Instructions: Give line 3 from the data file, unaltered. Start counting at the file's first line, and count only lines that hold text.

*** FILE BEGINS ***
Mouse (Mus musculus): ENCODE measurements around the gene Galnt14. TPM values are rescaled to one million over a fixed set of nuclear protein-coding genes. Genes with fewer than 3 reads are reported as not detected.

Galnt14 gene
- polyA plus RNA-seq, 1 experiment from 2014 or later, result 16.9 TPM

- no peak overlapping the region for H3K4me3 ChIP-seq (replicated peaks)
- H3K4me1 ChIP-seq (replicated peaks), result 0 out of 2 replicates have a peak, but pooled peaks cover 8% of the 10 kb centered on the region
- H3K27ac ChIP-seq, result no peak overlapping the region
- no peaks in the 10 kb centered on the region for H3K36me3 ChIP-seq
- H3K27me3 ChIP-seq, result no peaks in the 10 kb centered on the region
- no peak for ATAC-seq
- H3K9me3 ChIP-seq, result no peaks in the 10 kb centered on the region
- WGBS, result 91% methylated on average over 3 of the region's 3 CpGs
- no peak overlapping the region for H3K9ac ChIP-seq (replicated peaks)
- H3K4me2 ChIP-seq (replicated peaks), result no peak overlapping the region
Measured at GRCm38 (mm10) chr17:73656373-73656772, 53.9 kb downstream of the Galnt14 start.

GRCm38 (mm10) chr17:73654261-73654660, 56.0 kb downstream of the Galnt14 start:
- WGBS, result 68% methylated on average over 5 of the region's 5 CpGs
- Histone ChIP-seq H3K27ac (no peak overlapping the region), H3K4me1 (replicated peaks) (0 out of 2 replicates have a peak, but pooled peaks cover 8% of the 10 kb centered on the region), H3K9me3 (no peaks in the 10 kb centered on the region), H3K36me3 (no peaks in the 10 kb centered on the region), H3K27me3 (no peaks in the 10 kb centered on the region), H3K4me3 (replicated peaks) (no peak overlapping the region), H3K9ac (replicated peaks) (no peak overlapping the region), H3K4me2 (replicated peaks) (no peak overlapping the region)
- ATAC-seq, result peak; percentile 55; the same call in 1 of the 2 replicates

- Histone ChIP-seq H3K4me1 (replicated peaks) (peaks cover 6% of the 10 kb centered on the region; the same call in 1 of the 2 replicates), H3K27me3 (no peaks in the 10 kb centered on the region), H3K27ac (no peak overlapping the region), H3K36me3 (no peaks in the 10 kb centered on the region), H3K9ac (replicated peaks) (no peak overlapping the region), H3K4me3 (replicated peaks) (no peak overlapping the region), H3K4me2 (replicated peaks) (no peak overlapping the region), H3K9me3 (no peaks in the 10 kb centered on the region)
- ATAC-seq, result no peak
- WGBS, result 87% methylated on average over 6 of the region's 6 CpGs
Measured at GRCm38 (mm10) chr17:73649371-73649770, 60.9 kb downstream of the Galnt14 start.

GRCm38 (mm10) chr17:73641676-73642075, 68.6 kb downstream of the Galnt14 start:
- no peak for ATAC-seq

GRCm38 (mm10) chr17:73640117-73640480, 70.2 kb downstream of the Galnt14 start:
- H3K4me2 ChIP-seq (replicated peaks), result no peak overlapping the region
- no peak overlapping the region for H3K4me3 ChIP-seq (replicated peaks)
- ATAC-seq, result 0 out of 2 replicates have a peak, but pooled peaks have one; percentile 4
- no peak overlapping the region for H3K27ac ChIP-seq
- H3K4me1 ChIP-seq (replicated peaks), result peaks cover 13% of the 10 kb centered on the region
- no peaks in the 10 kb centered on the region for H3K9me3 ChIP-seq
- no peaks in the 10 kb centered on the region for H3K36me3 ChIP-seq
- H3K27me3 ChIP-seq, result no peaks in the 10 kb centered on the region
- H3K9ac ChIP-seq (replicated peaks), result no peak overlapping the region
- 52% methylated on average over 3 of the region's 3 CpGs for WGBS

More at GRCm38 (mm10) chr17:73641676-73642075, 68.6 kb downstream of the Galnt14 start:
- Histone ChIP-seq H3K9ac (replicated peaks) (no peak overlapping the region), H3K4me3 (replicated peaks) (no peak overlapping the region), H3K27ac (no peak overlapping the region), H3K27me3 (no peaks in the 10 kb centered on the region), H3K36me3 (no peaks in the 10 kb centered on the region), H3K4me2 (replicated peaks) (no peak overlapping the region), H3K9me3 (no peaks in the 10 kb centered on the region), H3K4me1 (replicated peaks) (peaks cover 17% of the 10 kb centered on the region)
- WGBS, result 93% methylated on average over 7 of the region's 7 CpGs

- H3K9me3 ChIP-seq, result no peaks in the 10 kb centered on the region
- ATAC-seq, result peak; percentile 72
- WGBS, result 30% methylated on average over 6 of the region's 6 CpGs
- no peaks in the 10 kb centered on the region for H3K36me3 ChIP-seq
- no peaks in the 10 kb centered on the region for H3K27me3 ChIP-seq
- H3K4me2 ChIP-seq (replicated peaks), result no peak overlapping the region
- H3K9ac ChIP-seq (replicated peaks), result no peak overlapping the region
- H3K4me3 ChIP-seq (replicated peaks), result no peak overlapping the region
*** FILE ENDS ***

- polyA plus RNA-seq, 1 experiment from 2014 or later, result 16.9 TPM